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question concerning reproduction or other use.



    B'hend and Kaufmann Archives    

digitalcollections.oscars.org/cdm


A look at the entrance of Miller's Theatre.
 They're running a Lubin production, "The Third
 Degree," released in December 1913.
 full size view  | on FB/LATheatres

The Tom B'hend and Preston Kaufmann Collection
is part of the Academy of Motion Picture Arts and Sciences
Margaret Herrick Library Digital Collection.



     Huntington Digital Library    

hdl.huntington.org/cdm



An April 1915 look at the theatre taken by G. Haven
Bishop for the Southern California Edison Co.
full size view

On the Huntington Library pages you can use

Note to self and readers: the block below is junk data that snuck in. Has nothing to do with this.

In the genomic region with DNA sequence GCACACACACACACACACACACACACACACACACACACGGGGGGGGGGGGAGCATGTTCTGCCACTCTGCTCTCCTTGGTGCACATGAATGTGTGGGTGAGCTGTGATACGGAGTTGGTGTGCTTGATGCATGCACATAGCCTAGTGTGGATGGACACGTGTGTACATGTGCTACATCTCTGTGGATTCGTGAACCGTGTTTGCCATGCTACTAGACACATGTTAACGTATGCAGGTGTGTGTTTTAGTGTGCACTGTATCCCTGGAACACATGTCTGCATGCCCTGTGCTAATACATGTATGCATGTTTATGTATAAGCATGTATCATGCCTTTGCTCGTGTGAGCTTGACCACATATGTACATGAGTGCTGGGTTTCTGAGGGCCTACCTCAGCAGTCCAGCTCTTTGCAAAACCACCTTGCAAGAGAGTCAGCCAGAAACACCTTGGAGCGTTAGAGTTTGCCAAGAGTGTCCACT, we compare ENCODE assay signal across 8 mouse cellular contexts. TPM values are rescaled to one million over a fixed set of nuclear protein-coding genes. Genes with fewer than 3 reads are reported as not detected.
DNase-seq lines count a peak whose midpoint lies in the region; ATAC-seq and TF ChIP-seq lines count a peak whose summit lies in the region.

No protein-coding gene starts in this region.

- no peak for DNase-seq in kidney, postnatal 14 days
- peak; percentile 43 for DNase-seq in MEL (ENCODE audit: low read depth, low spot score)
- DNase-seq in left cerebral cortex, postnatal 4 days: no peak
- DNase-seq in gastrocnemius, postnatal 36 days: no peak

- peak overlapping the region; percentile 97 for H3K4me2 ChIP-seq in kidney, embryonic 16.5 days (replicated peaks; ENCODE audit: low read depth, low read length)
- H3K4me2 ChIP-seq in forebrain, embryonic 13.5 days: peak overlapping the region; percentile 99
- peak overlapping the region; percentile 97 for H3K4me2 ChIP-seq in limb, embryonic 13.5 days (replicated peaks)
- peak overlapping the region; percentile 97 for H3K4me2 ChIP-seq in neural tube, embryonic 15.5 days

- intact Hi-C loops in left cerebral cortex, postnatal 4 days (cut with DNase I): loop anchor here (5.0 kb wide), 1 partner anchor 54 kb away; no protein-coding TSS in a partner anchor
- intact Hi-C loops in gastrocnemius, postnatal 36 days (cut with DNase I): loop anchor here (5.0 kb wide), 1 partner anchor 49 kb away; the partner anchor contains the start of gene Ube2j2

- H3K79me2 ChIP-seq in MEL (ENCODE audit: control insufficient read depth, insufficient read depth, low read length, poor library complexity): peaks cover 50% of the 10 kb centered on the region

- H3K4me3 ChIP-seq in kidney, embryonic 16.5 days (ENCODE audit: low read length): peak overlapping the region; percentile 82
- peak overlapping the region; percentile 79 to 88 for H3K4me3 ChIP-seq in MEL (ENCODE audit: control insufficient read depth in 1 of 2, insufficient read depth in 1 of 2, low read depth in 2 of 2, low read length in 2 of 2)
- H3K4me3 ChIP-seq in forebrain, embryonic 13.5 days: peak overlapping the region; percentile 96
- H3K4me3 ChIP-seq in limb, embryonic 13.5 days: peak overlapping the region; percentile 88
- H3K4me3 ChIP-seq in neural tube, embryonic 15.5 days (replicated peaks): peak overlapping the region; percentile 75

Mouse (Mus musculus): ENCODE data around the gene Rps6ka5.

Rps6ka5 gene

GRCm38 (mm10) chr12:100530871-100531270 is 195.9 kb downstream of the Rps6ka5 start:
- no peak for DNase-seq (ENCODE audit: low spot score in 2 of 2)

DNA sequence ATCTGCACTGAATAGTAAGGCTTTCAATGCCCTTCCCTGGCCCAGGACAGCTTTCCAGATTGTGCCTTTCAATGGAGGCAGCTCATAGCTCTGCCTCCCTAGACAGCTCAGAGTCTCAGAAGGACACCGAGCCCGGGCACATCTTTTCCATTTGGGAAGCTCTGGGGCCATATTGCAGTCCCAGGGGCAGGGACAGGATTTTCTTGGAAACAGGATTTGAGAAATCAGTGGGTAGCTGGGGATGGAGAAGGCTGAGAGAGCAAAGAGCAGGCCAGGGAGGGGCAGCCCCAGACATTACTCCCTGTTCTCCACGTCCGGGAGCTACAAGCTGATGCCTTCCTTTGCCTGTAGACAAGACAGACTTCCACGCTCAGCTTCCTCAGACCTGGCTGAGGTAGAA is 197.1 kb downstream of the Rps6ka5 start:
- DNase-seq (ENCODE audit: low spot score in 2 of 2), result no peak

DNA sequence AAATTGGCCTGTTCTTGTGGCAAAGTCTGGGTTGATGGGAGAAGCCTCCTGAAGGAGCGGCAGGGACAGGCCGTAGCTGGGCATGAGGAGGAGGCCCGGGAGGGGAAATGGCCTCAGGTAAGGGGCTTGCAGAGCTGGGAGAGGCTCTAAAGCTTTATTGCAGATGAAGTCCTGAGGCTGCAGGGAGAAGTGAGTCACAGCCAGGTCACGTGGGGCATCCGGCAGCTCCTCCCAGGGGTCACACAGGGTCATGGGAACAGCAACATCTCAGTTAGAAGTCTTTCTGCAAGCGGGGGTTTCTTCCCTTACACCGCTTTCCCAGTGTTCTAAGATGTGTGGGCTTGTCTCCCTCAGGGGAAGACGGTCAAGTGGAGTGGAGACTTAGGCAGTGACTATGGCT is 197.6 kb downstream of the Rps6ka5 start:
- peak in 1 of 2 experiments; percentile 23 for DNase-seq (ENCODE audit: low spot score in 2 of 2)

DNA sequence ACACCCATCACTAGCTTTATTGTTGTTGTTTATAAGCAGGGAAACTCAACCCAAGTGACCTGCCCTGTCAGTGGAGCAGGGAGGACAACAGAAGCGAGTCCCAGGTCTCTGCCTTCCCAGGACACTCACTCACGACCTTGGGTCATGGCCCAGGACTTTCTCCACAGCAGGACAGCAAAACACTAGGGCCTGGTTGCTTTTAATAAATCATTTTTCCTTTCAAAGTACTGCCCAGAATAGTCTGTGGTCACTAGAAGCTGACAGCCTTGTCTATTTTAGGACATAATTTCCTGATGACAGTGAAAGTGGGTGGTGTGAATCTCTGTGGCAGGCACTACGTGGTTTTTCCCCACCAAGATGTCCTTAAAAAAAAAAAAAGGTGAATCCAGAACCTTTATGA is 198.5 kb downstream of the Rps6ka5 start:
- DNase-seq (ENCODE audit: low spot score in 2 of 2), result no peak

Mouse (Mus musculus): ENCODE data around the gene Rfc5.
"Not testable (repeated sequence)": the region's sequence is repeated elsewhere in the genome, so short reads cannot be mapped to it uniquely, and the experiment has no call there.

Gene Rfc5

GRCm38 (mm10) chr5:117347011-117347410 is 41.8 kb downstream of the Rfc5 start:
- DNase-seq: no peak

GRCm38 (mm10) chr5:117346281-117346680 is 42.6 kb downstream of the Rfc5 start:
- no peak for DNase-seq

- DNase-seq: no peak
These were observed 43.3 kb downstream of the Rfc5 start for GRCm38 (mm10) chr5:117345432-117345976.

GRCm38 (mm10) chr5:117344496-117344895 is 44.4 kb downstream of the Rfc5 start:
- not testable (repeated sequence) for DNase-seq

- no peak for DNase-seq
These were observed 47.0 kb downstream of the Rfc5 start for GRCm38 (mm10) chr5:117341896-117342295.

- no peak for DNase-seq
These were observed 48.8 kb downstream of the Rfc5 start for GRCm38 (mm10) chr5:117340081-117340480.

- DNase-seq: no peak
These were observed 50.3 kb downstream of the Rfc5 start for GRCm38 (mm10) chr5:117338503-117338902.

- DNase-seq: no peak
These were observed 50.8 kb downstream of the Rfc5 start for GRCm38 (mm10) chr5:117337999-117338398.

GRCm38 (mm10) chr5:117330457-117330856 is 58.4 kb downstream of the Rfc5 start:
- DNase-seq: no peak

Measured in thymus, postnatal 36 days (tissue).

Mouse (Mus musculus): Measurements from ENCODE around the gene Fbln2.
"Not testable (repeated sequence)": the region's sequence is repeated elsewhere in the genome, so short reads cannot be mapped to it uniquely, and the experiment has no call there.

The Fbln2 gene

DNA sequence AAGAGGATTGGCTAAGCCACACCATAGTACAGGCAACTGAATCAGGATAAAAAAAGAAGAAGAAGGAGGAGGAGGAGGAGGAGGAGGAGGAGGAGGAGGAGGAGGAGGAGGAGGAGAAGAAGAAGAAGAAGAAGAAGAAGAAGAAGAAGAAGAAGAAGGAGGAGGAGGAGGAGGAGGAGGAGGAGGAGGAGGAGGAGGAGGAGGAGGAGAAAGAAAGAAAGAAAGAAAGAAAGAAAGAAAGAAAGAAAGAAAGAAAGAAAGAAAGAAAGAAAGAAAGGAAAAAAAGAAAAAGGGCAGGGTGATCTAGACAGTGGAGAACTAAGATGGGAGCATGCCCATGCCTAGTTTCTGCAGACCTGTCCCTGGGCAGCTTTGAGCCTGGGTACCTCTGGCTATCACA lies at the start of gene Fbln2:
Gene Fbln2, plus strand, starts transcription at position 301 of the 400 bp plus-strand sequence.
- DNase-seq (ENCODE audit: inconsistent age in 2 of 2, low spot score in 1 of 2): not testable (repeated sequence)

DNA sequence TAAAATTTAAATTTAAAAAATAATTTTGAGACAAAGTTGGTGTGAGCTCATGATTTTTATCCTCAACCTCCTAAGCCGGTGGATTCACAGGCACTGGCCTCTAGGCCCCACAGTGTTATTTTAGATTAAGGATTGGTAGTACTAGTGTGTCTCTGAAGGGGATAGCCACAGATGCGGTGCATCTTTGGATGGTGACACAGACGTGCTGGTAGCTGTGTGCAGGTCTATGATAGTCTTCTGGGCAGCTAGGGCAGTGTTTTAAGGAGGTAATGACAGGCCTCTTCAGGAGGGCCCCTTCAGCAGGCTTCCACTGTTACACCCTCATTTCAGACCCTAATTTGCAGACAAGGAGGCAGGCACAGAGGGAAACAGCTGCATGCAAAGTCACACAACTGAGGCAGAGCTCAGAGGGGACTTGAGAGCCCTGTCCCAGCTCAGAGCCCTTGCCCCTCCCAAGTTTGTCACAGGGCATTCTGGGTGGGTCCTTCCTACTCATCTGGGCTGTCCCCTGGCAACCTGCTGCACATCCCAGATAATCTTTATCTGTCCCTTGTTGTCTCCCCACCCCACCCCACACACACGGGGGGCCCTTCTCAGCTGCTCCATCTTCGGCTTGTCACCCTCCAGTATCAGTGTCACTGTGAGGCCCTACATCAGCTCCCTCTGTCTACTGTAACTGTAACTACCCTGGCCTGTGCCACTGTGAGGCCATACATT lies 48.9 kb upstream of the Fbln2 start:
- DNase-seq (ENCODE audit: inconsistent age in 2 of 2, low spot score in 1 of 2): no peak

the slider to get a larger image -- then you can
pan around to explore details.



A detail of the roof sign from the photo
above.  Click on it to enlarge.



A detail of the entrance.  Click to enlarge.



     L.A. Public Library Collection    

www.lapl.org  


An undated view -- having a smoke while looking down
 
on the California Theatre.  Take a look in the lower right
  corner for a roof sign on Miller's Theatre advertising
 '''Theatre Main -  Talking Pictures 10 cents."
full size view



A 1919 view of the organ console at Miller's.
 full size view



     Moving Picture World   

archive.org/details/movingpicturewor25newy


This look toward the proscenium of Miller's
appeared with an article about the theatre in the
July 10, 1915 issue of Moving Picture World.
full size view | on Internet Archive



     Pacific Electric Railway    

www.pacificelectric.org


A 1950 Alan Weeks photo gets us Miller's Theatre
on the right and a bit of the California Theatre
farther up the block. It was spotted on the site by the
ever observant Stephen Russo.